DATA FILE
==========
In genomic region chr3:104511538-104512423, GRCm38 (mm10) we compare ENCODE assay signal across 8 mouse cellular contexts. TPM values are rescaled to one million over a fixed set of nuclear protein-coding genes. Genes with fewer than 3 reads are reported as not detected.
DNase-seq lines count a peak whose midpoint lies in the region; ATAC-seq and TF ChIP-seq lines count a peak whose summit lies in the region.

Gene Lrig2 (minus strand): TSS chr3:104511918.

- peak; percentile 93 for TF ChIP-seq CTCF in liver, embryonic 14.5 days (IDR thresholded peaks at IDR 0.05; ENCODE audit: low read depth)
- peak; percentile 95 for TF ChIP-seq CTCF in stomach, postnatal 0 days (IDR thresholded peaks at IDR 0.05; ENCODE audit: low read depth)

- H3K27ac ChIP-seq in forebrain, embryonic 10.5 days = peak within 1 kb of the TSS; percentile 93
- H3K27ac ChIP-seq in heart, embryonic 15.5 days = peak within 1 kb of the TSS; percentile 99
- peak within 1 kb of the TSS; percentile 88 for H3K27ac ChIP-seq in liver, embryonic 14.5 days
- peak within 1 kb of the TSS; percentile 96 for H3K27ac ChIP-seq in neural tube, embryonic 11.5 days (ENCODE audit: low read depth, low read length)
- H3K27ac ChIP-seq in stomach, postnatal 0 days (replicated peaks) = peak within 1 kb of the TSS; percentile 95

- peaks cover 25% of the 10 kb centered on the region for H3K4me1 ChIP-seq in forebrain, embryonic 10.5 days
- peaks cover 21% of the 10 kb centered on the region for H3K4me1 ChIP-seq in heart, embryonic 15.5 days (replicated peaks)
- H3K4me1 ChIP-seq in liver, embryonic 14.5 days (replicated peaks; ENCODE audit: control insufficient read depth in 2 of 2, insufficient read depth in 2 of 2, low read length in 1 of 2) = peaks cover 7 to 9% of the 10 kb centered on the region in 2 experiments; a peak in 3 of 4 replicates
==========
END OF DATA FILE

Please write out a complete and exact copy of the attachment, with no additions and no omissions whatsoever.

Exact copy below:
In genomic region chr3:104511538-104512423, GRCm38 (mm10) we compare ENCODE assay signal across 8 mouse cellular contexts. TPM values are rescaled to one million over a fixed set of nuclear protein-coding genes. Genes with fewer than 3 reads are reported as not detected.
DNase-seq lines count a peak whose midpoint lies in the region; ATAC-seq and TF ChIP-seq lines count a peak whose summit lies in the region.

Gene Lrig2 (minus strand): TSS chr3:104511918.

- peak; percentile 93 for TF ChIP-seq CTCF in liver, embryonic 14.5 days (IDR thresholded peaks at IDR 0.05; ENCODE audit: low read depth)
- peak; percentile 95 for TF ChIP-seq CTCF in stomach, postnatal 0 days (IDR thresholded peaks at IDR 0.05; ENCODE audit: low read depth)

- H3K27ac ChIP-seq in forebrain, embryonic 10.5 days = peak within 1 kb of the TSS; percentile 93
- H3K27ac ChIP-seq in heart, embryonic 15.5 days = peak within 1 kb of the TSS; percentile 99
- peak within 1 kb of the TSS; percentile 88 for H3K27ac ChIP-seq in liver, embryonic 14.5 days
- peak within 1 kb of the TSS; percentile 96 for H3K27ac ChIP-seq in neural tube, embryonic 11.5 days (ENCODE audit: low read depth, low read length)
- H3K27ac ChIP-seq in stomach, postnatal 0 days (replicated peaks) = peak within 1 kb of the TSS; percentile 95

- peaks cover 25% of the 10 kb centered on the region for H3K4me1 ChIP-seq in forebrain, embryonic 10.5 days
- peaks cover 21% of the 10 kb centered on the region for H3K4me1 ChIP-seq in heart, embryonic 15.5 days (replicated peaks)
- H3K4me1 ChIP-seq in liver, embryonic 14.5 days (replicated peaks; ENCODE audit: control insufficient read depth in 2 of 2, insufficient read depth in 2 of 2, low read length in 1 of 2) = peaks cover 7 to 9% of the 10 kb centered on the region in 2 experiments; a peak in 3 of 4 replicates